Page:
As if he were using a zoom lens, Alireza Varzandeh creates extreme close-ups of selected scenes of vibrant, fast-paced contemporary life and brings them to a standstill for a brief moment.
The viewer is spontaneously and unexpectedly drawn into the pictorial narrative and cast under the spell of his works thanks to the extensive color palette, purposeful placement of shadings, reflections and light accents.
As when adjusting the focus of a camera lens, the motifs of the paintings are initially sketched on canvas in abstract form, then applied in great detail in oil, only to be subsequently painted over again, thus creating an abstract, more objective view.
During this work process, the artist himself already appears to go through the individual steps that the viewer also experiences when standing before the completed work – alternation between close-up and long-distance views as well as simultaneous recognition and blurring of the subject of the painting. The effect that is generated is a seemingly abstract and literally vibrating surface texture that virtually forces the viewer to maintain a certain distance in order to be able to absorb the painting’s motif in its entirety. For it is only by gaining some distance from the canvas that it is possible to combine the ostensibly expressive interplay of light and colour into a greater whole in our mind’s eye. The paintings themselves do not impose any concrete perspective; on the contrary, the artist seems to take advantage of the viewer’s movement in front of the canvas in order to intensify the dynamics of the pictorial narrative by constantly changing the angle of view.
The pictorial abstraction that is achieved through expressive over-painting of the picture’s surface leads to blurring of all individual facial features of the people portrayed. That essentially creates human figures with a lack of individual characteristics, thus allowing every viewer to identify with what is depicted and thus maintaining a link between picture and viewer.
Inspired by the use of light in the paintings of Rembrandt and those of the Impressionists, Alireza Varzandeh transplants those historical approaches to the colour and light effects of our era. Movement and dynamics of the respective pictorial narrative are transported to the canvas in an abstractly expressive fashion by means of rapid brushwork in the form of systematic over-painting of the underlying image that was previously created in an almost photo-realistic manner. Objective shapes are dissolved into free-form areas of light and colour, the facial expressions and gestures of the people depicted are transformed into fields of tension and dynamic sequences of action that convey the moods that are experienced to the viewer and put the momentary standstill that was captured previously into motion again.
This work method, which initially seems destructive and which dissolves the manifest perfection of the depicted subjects into free-from shapes, produces paintings that – in and of themselves, without any interpretation of the pictorial motifs – represent the current spirit of our age and its fast-paced social structures and are simultaneously capable of fascinating the human eye thanks to their powerful interplay of colours and shapes.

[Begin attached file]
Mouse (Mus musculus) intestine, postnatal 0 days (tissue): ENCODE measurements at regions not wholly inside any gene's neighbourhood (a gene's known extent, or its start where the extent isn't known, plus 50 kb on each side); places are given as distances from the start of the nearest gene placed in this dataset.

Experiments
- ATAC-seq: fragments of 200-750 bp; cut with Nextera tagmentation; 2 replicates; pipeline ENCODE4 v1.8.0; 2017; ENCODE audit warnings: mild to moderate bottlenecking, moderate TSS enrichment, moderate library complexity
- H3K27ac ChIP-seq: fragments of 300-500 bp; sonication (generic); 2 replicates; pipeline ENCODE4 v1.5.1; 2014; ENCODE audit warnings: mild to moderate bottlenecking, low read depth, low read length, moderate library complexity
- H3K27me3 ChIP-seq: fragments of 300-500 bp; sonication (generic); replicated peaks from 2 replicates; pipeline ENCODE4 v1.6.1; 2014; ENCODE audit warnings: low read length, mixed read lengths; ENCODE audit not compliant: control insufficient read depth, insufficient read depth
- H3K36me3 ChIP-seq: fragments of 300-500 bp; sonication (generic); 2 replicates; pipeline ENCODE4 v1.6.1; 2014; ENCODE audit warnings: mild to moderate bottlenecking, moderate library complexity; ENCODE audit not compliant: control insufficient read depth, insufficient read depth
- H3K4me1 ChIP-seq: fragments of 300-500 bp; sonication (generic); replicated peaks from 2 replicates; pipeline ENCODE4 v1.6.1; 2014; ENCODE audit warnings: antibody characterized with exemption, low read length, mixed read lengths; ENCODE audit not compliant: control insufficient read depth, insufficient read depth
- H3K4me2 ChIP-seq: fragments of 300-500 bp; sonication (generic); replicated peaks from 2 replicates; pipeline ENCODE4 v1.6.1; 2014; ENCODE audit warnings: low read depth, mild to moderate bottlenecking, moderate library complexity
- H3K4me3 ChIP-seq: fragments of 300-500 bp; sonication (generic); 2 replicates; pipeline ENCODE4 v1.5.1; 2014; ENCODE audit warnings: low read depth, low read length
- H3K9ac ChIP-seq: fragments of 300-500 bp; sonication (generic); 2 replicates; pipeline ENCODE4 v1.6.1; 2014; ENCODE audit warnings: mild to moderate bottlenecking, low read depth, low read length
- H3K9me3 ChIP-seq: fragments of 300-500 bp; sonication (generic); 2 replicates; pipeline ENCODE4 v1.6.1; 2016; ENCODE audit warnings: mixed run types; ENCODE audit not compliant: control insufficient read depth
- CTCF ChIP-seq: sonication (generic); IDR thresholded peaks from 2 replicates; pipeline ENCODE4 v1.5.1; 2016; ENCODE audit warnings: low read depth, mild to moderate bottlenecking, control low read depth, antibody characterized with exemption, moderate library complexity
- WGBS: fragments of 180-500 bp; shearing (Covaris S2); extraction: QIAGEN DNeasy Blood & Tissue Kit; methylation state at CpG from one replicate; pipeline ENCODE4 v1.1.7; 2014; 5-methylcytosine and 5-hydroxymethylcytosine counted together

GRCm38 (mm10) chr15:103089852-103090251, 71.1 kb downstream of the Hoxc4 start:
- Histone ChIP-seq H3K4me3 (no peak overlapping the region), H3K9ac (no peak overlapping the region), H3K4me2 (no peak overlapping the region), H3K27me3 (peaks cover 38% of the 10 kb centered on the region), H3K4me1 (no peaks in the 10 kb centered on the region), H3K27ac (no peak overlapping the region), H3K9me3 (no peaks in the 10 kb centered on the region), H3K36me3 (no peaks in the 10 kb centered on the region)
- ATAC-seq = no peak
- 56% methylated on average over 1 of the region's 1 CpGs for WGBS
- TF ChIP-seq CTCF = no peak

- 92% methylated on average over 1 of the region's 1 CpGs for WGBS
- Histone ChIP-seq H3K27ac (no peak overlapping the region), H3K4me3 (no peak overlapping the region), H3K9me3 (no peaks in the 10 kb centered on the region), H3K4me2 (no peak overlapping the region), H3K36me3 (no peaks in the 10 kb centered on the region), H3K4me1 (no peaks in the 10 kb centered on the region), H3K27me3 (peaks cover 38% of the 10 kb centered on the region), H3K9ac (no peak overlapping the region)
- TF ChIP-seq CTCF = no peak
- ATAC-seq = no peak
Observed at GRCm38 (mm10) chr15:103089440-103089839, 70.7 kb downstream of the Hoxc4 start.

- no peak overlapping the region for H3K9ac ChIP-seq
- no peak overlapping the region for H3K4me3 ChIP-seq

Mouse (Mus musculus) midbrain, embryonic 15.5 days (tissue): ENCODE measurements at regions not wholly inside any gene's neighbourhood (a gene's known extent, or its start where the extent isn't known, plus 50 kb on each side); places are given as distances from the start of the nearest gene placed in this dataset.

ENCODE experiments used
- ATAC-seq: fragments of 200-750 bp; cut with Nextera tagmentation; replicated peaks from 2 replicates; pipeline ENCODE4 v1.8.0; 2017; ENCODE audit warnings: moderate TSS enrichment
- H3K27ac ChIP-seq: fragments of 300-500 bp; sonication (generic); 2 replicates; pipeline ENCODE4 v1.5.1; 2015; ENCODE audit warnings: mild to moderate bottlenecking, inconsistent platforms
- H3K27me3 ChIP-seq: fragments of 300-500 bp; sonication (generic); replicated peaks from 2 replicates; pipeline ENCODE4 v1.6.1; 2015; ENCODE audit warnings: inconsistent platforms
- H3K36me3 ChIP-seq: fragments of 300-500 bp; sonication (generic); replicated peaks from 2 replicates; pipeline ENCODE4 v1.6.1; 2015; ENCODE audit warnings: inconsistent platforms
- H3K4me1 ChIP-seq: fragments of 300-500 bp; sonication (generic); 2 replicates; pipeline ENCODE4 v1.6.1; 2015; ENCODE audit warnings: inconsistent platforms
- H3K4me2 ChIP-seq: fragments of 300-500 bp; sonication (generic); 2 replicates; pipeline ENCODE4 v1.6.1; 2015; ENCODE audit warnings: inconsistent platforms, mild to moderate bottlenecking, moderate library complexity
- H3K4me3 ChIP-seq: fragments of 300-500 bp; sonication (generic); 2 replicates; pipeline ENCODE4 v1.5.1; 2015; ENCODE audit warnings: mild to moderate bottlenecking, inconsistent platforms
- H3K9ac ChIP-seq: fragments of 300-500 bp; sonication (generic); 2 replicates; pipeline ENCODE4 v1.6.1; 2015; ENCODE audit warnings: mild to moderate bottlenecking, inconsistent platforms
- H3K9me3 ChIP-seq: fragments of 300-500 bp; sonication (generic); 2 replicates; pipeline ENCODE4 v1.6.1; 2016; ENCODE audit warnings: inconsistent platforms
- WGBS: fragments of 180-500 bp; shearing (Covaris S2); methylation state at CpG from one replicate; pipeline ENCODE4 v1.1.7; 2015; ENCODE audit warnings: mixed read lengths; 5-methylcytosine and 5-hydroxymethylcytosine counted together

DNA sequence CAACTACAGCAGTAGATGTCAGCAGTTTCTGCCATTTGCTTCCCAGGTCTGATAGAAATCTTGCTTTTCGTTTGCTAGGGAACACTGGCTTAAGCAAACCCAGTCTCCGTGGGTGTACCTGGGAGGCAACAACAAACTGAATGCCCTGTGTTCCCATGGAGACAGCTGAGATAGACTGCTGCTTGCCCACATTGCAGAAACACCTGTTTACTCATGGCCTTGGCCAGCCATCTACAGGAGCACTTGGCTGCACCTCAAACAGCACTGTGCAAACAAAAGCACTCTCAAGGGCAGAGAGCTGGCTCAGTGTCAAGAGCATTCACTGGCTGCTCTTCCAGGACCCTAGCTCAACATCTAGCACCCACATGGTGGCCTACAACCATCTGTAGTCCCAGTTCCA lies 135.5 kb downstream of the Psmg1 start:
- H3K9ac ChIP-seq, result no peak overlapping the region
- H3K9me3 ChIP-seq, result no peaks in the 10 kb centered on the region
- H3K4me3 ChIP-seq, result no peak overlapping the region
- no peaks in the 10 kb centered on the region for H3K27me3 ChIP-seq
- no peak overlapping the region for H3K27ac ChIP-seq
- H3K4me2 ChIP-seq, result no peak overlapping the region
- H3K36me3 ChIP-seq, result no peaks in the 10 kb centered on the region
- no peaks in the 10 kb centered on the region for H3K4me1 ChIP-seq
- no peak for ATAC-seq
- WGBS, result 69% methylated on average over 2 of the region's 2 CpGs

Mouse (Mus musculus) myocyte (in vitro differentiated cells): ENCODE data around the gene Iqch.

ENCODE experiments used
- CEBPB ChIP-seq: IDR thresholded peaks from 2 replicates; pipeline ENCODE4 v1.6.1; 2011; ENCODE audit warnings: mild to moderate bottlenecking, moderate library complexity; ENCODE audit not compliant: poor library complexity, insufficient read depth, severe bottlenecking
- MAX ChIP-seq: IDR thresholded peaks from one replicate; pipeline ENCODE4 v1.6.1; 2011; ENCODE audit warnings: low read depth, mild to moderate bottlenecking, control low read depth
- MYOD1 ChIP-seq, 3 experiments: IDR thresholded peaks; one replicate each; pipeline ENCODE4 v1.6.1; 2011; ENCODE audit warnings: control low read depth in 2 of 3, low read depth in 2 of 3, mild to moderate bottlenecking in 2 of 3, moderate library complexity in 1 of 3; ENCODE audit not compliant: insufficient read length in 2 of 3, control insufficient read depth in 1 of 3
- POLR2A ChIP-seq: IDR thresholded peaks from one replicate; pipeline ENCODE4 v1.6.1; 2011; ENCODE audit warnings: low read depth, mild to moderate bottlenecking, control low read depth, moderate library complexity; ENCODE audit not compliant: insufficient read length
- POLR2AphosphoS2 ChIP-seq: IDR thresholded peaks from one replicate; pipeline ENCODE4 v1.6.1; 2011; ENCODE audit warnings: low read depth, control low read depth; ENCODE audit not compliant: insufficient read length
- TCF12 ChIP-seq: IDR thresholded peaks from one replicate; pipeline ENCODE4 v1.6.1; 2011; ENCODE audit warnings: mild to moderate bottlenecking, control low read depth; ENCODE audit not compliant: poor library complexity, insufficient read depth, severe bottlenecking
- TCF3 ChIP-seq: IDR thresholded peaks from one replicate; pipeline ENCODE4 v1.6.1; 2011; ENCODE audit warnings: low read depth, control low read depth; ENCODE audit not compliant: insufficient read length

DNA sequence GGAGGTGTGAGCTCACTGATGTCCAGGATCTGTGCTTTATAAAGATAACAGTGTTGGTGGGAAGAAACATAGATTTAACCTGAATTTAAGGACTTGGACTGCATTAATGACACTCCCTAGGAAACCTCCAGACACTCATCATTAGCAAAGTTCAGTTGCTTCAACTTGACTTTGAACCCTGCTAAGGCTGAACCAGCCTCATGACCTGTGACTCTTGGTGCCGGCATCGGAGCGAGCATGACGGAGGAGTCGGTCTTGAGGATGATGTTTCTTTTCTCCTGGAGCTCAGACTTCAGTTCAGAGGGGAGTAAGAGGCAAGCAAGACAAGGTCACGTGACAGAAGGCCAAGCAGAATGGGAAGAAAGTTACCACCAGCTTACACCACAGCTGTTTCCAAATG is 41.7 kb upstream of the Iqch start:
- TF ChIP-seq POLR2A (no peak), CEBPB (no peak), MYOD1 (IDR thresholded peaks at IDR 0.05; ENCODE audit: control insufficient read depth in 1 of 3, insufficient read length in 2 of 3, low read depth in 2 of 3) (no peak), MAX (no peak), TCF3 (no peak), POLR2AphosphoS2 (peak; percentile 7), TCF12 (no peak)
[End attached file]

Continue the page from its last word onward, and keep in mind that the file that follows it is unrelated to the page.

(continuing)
The objective of the artist does not appear to lie in a desire to realise what he has observed as a true-to-nature snapshot in painted form, and thus to compete with photography or even with Nature itself. His goal is to identify the dynamic structures and sequences of movement, capture them on canvas and thus transcend the limits of painting – its purported lack of capability of reporting on a continuous event or recording motion itself.
For the viewer it is hardly possible to perceive only that one single moment, the instant of standstill in the midst of the movement of the occurrence. Quite sub-consciously, he associates a before and after based on his own sphere of experience, classifies what he is seeing into a context and thus contributes towards the creation of a narrative structure within the picture. In this way, the viewer himself is entrusted with an important position within the development of the pictorial concept.
The artist very deliberately implies the participation of the viewer, thus again achieving an interrelationship between the pictorial space and the viewer’s space at the content level. On the one hand, the pictorial motifs gathered from day-to-day life make it possible for nearly every viewer to identify with them; on the other, the contextual understanding of the viewer serves to create a narrative level so that the complete message of the painting only emerges with the aid of the viewer’s participation.
However, this proximity, which the artist generates between the viewer and the work of art, is interrupted once again by the spatial distance from the picture that the viewer must maintain in order to even be able to comprehend the motif of the painting.
Therefore, the result is constant alternation between proximity and distance, motion and standstill, in terms of the design elements that Alireza Varzandeh uses in his painting as well as with respect to the content-related message. Moreover, the viewer seems to be earmarked as an essential participant in every regard, which consequently forces him leave the role of a merely passive observer behind.